Taking It In & Sorting It Out
Tuesday, March 22, 2016
WINTER WAS JUST WHAT WE NEEDED, But The Sunshine Sure Feels Good
March 23, 2016:
The river levels around here get my attention these days. The summer of 2015, locals shared often with each other that they'd "never seen the Clark Fork River so low." In a nearby drainage -- known for its nifty curves for a motorcycle rider wary of big horn sheep, deer and other travelers -- I watched the creek for signs of dry-up. One shoot of it did. Each day as the summer progressed, I watched the creek shrink and its bed of gray rock grow wider until that's all there was. But the main stem of the creek itself carried on: The sun glinting off its surface as it revealed itself in the sharp curves of the road, and I wondered where did it all come from ? When the winter provides little snowpack and the rains aren't sustaining, where is the source of this water that tumbles down Petty Creek, Montana?
That's a rhetorical question. I'm sure there's a scientific answer. All I know for sure is that having lived here in western Montana for a quarter of a century now (wow), I was praying for snowfall this winter, and despite our El Nino year (one that brings us a drier, warmer winter), we got our snow. It fell in late November first and stayed through February because this winter was cold.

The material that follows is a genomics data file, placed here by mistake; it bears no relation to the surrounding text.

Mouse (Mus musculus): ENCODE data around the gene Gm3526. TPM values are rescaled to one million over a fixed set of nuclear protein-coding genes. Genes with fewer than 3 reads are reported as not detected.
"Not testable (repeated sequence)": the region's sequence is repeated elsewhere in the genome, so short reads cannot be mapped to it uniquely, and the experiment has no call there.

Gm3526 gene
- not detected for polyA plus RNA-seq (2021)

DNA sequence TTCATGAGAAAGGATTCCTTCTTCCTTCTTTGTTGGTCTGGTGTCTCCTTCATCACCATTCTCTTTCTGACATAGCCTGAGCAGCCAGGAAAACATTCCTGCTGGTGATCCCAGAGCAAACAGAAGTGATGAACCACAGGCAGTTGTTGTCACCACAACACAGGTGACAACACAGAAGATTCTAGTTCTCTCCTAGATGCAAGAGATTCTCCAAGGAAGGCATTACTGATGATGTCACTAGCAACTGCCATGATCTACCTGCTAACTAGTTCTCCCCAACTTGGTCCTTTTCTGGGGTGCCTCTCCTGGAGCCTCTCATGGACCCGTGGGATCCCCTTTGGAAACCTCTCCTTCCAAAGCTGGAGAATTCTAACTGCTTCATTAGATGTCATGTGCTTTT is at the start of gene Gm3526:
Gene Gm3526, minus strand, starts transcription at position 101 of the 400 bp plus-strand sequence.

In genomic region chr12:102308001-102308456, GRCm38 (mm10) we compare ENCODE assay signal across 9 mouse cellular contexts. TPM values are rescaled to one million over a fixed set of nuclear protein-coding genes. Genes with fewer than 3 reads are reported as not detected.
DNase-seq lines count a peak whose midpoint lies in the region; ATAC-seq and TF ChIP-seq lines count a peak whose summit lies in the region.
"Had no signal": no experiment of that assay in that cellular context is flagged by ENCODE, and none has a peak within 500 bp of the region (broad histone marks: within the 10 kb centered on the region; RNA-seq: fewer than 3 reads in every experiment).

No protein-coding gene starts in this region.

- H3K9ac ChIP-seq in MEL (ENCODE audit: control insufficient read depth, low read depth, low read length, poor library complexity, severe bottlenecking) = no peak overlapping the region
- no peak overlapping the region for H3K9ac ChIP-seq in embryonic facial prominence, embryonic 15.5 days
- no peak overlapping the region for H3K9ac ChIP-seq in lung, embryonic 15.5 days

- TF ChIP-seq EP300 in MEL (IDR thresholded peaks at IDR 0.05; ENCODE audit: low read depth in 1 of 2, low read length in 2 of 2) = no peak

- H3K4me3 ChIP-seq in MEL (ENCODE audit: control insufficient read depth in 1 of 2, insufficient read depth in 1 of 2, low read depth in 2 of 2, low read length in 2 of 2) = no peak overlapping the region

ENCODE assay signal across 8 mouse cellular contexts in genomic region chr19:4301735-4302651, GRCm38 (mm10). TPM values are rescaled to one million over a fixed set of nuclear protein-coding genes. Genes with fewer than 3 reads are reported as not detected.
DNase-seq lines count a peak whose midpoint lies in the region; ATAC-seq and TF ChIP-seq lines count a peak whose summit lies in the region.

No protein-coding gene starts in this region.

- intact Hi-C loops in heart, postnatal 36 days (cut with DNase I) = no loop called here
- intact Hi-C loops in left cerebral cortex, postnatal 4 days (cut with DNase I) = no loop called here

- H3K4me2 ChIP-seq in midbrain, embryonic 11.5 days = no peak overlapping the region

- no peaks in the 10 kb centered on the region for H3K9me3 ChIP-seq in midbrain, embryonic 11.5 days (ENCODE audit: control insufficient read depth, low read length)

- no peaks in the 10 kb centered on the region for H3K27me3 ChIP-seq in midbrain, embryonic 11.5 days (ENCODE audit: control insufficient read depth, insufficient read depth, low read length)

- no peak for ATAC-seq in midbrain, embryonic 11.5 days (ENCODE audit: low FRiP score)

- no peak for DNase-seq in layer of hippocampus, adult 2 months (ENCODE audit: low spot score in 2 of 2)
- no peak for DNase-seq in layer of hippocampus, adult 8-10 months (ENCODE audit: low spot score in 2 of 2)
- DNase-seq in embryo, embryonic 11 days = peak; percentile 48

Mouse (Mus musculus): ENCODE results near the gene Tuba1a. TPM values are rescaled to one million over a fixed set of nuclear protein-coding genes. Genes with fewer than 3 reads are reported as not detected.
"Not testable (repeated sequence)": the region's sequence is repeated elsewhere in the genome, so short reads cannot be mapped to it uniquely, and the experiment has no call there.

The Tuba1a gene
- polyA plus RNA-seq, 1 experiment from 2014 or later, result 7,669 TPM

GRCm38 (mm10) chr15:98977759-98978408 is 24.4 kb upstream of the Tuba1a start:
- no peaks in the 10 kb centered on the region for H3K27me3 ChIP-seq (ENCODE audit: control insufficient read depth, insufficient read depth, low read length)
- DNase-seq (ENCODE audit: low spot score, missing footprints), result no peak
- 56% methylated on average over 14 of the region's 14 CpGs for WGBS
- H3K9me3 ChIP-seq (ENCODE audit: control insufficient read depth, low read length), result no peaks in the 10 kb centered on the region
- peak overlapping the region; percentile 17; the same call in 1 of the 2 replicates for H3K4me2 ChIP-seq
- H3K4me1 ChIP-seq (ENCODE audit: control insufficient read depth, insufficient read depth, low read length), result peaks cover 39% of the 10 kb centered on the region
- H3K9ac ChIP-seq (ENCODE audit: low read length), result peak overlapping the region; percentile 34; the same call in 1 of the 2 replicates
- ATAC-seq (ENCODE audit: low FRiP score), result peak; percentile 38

More a blessing, in my view, than a curse. But was it enough ?
It's nearly April now and the first hint of green-up is rising in the yard. The stark gray and vulnerable browns of winter are fading into stretches of blue sky and sunshine and, soon, a bloom of that incredible life-affirming green of spring will be here.
May the rains come, too. Amen.
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INSIGHTS & OTHER THOUGHTS of Glenda S Wallace
"The question for each man to settle is not what he would do if he had means, time, influence and educational advantages; the question is what he will do with the things he has. The moment a young man ceases to dream or to bemoan his lack of opportunities and resolutely looks his conditions in the face, and resolves to change them, he lays the corner-stone of a solid and honorable success."
Hamilton Wright Mabie,
American essayist, editor, critic, and lecturer